URUMQI, May 3, 2016 (Xinhua) -- Photo taken on April 28, 2016 shows the Xinjiang-Tibet Highway running along the Bangong Lake in northwest China's Xinjiang Uygur Autonomous Region. As one of the world's highest motorable roads, Xinjiang-Tibet Highway, or China National Highway 219, connects Xinjiang and southwest China's Tibet Autonomous Region with an average altitude of over 4,500 meters. Originally made of graval in 1950s, the 2,340-kilometer highway was fully paved with asphalt in 2013. (Xinhua/Jiang Wenyao)
URUMQI, May 6 (Xinhua) -- It is still chilly on the Tibetan Plateau, but with "lixia" falling on Thursday, the beginning of summer in the Chinese lunisolar calendar, the mouths of local herdsmen are watering.
It is the melon season in neighboring Xinjiang Uygur Autonomous Region, fresh fruit is stacked up at the roadside, waiting to be ferried through the Kunlun Mountains and up to the plateau along the Xinjiang-Tibet Highway.
"Less than a decade ago, a kilogram of melon could sell for 60 yuan (about 10 U.S. dollars) on the plateau. Last year the price was just a little over 10 yuan," said Zhang Lei, head of an armed police transport detachment stationed in Ritu County along the highway.
National Highway 219 connects Xinjiang and Tibet at an average altitude of over 4,500 meters and is the world's highest road suitable for ordinary vehicles.
Originally covered by gravel in 1950s, the 2,340-kilometer highway was almost fully paved by 2013, slashing the travel time between Yecheng County in southern Xinjiang and Ngari Prefecture in Tibet from 15 days to just one day, with another day to reach Lhasa. Accidents and fatalities also decreased dramatically.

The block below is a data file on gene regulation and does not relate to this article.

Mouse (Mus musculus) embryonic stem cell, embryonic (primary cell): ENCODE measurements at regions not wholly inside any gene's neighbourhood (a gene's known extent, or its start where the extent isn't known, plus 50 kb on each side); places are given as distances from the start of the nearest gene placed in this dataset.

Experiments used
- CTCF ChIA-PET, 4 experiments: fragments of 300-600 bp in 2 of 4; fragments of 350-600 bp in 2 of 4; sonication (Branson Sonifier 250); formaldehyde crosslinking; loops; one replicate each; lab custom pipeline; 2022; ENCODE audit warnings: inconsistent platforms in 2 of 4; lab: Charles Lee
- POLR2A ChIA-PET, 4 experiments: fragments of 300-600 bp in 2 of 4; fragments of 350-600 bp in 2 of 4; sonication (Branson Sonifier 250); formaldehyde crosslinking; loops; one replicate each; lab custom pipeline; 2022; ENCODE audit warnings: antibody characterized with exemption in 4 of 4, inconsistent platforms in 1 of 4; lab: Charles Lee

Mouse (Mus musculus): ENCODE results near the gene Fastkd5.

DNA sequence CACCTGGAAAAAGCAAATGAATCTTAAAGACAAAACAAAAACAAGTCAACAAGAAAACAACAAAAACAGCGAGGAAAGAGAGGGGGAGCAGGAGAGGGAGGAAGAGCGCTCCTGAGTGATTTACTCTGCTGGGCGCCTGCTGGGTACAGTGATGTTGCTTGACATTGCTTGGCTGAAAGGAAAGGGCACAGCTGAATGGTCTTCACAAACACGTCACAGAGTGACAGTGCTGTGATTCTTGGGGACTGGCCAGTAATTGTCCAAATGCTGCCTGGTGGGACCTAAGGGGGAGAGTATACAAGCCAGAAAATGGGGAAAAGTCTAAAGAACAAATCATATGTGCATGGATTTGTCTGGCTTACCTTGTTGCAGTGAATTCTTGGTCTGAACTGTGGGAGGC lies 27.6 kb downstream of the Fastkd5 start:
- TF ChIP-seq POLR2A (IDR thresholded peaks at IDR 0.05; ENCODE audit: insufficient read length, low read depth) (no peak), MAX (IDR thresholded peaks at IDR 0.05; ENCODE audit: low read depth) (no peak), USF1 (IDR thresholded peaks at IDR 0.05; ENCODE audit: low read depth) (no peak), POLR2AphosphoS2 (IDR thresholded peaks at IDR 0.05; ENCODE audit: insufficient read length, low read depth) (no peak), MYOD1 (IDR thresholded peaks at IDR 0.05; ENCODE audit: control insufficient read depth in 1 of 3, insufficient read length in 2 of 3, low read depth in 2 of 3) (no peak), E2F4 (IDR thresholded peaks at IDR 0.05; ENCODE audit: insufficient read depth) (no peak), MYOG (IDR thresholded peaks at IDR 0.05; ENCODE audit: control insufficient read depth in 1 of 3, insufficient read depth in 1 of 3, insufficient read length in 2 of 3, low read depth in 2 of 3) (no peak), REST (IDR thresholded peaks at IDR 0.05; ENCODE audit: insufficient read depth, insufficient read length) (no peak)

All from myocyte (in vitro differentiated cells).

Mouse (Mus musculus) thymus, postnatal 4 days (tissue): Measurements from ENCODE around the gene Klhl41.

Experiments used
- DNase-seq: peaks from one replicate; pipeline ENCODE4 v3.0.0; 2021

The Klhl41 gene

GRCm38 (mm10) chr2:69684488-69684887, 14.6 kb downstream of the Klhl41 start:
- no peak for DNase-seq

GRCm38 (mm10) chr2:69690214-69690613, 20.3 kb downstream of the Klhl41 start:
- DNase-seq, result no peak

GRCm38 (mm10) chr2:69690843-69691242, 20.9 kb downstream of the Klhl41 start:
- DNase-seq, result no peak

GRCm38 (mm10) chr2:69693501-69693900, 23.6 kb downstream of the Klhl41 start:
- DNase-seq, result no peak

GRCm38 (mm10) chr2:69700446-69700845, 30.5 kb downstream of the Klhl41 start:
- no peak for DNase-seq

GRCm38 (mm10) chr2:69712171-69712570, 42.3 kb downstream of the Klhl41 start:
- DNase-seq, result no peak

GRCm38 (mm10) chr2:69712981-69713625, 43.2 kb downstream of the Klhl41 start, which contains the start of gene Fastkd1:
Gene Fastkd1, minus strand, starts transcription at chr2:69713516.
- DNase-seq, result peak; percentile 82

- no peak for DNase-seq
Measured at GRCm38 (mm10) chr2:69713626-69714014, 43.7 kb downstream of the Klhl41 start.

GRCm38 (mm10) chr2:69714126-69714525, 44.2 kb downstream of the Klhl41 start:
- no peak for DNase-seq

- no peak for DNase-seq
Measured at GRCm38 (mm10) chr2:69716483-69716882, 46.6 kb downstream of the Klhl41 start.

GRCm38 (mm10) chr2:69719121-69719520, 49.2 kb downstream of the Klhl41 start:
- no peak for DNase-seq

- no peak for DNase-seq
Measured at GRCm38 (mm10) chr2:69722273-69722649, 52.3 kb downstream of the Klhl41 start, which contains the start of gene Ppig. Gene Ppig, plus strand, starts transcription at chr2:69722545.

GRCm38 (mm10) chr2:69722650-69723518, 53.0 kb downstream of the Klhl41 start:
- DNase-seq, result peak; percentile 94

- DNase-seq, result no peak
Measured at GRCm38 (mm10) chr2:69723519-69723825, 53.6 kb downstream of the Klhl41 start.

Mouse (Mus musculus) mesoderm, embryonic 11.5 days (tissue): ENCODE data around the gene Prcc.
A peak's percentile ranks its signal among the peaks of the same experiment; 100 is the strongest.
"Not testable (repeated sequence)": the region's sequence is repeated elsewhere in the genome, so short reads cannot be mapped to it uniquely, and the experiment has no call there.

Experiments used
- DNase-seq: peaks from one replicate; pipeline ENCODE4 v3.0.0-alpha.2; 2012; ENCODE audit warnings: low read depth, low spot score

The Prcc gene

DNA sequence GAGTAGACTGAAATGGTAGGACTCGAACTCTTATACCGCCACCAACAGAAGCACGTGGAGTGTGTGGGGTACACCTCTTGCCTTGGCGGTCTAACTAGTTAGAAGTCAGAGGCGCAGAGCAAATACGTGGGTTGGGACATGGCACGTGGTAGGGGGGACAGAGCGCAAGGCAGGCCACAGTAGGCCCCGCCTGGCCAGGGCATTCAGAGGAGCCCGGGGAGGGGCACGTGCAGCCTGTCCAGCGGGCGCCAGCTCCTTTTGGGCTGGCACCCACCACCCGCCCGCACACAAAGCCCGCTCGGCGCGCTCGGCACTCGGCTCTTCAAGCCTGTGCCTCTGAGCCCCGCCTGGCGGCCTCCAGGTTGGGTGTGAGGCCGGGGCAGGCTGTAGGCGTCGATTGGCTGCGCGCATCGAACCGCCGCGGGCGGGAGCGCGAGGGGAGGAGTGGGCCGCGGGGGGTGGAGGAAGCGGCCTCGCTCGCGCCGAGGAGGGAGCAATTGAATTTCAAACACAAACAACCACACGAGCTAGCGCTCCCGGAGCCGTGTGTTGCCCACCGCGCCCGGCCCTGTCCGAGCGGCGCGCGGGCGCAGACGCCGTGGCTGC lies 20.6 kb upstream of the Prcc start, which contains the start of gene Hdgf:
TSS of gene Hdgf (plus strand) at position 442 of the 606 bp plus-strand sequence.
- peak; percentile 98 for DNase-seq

Transport police officer Luo Bing has worked on the highway for over 15 years. There were hardly any asphalted roads at all when he first came to Ritu and now the town has two wide streets filled with restaurants and shops.
About 700 kilometers down the highway from Ritu, Song Shibing, chief of a transport police troop, has seen dramatic changes in the lifestyles of local people. Back in 2003, he tried to buy an axe from a herdsman for 100 yuan (several times the price of an axe in a shop), but the herdsman refused his money and brandished an empty 5-liter bottle instead. He wanted diesel.
"Money meant almost nothing on the plateau as there was almost nothing for sale," Song said. "Local people usually kept their money in a wooden box under the bed and sometimes dried their moldy old notes in the sun."
Since the capacity of the road increased and it became much safer to drive, vegetables, fruit and necessities have arrive on the plateau almost every day. Many herders have taken their money from under their beds and deposited it in a bank.
Tuo Jide, a retired armed transport police driver, has run a restaurant in Xihexiu Village next to the highway for 17 years. Business has blossomed since the road was improved.
"Decades ago, the potholes were deep enough for a yak to hide in," Tuo said. "Drivers did not dare to hit the road without plenty of food and gas in their cars. Vehicles crashed and broke down all the time along the way."
With a safe, modern highway, transportation costs from Yecheng to Ngari have fallen by 55 percent, leading to cuts of about 40 percent in the price of commodities in the Tibetan town. Better yet, the number of tourists in Ngari has surged five fold.
"The highway today looks to me like an airport runway -- wide, flat and smooth," Tuo said - a heavenly road, indeed.